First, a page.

Sunday, November 11, 2018

There's A Party In My Mind...

I've been taking pictures of the games I play since I first discovered the screenshot function in EverQuest back in 1999. Where most of those shots are now, I have no idea. I document what I see almost obsessively but, perhaps unusually for someone who takes so many photos both in and out of game, I feel no compulsion to organize the results.

I'm not entirely blasé about the possibility of loss. I make sporadic attempts to back things up. I have multiple copies of various folders scattered across everything from SD Cards to thumb drives to old hard drives pulled from long-gone PCs.

It doesn't help much. I have no cataloguing system of any kind, not even a paper label stuck to the drive case. If I need screens to illustrate a post about a particular game I haven't played for a while, I generally find it quicker and easier to patch up, log in and take new ones.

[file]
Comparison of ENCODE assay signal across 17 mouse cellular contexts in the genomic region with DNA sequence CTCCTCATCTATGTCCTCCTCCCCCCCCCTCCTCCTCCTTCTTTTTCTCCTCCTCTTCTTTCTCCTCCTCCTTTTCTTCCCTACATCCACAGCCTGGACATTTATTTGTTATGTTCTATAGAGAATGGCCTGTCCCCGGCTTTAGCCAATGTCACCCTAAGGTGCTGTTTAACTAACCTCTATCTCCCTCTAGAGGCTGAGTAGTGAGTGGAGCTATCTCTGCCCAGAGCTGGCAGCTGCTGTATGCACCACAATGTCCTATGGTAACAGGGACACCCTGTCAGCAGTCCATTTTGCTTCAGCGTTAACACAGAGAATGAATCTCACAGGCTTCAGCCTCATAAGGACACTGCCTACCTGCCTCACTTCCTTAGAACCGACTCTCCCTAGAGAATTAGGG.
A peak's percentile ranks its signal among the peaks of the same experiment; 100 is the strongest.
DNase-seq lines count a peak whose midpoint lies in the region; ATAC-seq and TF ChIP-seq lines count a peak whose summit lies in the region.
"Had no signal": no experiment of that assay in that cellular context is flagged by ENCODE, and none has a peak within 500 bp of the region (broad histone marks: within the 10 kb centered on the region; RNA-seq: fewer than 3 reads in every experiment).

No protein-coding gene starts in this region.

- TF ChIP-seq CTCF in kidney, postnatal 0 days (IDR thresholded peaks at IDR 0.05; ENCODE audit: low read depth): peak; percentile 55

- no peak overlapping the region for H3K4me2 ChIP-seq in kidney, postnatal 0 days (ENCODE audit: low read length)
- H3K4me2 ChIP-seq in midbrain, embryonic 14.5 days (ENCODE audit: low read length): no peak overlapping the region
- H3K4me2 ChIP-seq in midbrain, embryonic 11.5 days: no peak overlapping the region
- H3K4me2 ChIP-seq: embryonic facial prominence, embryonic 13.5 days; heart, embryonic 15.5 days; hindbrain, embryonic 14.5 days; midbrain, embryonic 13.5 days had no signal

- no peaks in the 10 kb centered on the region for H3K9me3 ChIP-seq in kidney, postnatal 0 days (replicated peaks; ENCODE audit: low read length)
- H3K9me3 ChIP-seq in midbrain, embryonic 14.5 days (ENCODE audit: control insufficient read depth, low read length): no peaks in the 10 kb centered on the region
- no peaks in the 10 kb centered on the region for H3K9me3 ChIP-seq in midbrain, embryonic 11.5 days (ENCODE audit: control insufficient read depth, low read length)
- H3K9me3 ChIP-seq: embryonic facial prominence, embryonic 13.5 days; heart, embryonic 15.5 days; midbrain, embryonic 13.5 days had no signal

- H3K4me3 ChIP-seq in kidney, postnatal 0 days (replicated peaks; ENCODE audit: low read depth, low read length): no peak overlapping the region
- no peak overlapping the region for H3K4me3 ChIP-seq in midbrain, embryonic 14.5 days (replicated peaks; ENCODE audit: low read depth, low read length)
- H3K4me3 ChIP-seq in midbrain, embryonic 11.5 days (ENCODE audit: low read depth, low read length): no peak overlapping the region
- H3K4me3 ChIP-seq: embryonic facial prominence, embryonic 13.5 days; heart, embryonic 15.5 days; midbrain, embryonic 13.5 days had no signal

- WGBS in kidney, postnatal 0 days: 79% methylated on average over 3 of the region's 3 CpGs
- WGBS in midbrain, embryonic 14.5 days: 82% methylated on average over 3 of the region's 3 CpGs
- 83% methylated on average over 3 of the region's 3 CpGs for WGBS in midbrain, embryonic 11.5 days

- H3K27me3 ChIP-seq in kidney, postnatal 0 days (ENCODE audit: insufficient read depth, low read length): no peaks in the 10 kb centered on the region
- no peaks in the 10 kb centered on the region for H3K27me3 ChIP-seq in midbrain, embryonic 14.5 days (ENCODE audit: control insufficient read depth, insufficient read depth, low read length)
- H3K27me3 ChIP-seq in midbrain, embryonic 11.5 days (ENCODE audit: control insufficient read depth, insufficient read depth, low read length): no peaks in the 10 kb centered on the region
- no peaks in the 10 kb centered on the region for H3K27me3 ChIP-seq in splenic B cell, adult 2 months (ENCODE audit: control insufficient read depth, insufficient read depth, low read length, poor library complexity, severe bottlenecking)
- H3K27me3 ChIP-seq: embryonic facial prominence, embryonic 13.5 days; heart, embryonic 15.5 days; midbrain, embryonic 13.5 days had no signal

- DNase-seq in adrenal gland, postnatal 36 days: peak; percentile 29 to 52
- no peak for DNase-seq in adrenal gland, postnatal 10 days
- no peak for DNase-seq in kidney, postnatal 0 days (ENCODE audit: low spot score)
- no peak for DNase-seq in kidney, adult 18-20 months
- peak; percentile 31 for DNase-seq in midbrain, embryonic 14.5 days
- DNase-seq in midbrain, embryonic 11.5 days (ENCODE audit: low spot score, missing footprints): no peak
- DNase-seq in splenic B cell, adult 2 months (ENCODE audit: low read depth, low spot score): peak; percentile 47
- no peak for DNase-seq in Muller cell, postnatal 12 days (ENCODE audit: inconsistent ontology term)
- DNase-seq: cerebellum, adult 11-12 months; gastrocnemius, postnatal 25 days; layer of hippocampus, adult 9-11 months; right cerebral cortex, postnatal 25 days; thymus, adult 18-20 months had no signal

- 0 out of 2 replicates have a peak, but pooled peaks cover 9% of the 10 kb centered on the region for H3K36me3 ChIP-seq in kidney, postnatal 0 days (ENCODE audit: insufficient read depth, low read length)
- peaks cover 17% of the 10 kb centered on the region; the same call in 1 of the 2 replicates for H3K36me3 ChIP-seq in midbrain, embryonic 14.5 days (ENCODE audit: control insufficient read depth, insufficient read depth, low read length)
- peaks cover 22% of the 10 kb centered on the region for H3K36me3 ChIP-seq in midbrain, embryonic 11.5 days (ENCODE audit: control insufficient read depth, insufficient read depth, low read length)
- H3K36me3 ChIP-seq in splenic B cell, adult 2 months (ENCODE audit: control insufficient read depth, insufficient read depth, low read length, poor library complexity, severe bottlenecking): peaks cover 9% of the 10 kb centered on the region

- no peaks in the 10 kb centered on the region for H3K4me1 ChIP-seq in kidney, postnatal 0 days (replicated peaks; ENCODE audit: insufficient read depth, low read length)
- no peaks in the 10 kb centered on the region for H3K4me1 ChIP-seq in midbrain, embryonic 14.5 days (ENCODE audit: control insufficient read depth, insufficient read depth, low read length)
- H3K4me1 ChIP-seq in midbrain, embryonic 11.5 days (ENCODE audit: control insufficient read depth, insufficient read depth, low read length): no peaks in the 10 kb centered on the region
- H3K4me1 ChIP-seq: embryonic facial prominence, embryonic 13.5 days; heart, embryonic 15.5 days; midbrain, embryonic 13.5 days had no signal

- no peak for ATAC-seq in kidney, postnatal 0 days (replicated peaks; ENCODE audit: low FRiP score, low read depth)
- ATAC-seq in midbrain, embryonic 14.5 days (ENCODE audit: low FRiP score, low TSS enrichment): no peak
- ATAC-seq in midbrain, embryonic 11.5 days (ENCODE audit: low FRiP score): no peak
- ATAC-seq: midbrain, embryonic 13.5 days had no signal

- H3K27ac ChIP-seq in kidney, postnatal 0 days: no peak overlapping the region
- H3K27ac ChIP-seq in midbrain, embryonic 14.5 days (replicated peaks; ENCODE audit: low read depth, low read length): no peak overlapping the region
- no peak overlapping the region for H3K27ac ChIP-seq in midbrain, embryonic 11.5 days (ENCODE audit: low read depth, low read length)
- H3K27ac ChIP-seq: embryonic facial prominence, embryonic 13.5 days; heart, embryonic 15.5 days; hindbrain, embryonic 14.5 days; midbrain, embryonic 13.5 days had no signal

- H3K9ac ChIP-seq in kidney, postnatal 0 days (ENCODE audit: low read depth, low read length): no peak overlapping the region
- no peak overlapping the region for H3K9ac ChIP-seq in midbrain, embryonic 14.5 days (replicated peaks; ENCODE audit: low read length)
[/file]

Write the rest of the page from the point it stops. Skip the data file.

It was largely because the LotRO patcher is so infernally slow that I ended up digging around in my so-called archives yesterday. Ten-year old screenshots of Lord of the Rings Online were far from the only thing I found.

It seems that at some point, a year or two back, I made a half-hearted effort to back up screenshot folders from all over the place and stash them on a particular hard drive, where I immediately forgot about them. More than ten thousand screens from Guild Wars 2 (yes, literally that many) I knew about but old shots from my original runs through WildStar, Allods, World of Warcraft, Rift and even Free Realms came as something of a surprise.

Looking through them I found some old favorites and many I'd completely forgotten. The oldest were from EverQuest circa March 2004. That leaves five years unaccounted for, including all the shots I must have taken in Dark Age of Camelot, Anarchy Online, Horizons, Endless Ages and more I can't recall.